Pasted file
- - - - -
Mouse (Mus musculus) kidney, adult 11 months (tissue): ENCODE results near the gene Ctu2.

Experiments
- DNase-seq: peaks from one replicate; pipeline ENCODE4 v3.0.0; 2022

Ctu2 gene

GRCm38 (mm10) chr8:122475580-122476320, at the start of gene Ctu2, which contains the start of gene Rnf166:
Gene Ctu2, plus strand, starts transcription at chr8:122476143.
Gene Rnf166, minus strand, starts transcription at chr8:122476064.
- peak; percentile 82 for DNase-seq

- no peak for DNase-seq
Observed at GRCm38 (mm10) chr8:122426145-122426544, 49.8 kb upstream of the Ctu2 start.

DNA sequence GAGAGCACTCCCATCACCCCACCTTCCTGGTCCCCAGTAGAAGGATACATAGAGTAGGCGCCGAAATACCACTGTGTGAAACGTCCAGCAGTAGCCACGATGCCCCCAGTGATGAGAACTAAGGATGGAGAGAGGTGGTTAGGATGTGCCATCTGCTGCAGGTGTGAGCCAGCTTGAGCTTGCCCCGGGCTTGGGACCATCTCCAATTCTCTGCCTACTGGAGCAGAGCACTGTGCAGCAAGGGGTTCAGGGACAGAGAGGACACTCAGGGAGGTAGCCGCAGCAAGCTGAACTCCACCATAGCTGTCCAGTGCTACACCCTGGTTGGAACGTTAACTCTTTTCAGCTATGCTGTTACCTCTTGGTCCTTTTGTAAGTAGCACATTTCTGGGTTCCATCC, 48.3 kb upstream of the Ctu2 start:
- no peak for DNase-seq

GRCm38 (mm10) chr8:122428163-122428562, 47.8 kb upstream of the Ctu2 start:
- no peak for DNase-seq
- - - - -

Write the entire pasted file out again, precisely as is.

Mouse (Mus musculus) kidney, adult 11 months (tissue): ENCODE results near the gene Ctu2.

Experiments
- DNase-seq: peaks from one replicate; pipeline ENCODE4 v3.0.0; 2022

Ctu2 gene

GRCm38 (mm10) chr8:122475580-122476320, at the start of gene Ctu2, which contains the start of gene Rnf166:
Gene Ctu2, plus strand, starts transcription at chr8:122476143.
Gene Rnf166, minus strand, starts transcription at chr8:122476064.
- peak; percentile 82 for DNase-seq

- no peak for DNase-seq
Observed at GRCm38 (mm10) chr8:122426145-122426544, 49.8 kb upstream of the Ctu2 start.

DNA sequence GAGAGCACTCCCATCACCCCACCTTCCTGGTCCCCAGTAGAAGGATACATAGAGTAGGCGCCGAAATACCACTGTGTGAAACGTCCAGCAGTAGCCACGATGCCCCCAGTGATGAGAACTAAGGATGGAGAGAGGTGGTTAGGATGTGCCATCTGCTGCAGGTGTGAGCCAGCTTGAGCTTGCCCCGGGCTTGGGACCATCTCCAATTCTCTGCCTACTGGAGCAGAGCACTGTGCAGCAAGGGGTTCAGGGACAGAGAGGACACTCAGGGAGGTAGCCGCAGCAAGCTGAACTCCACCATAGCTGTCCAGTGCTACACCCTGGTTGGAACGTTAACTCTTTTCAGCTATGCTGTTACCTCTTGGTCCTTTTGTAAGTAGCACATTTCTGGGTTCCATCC, 48.3 kb upstream of the Ctu2 start:
- no peak for DNase-seq

GRCm38 (mm10) chr8:122428163-122428562, 47.8 kb upstream of the Ctu2 start:
- no peak for DNase-seq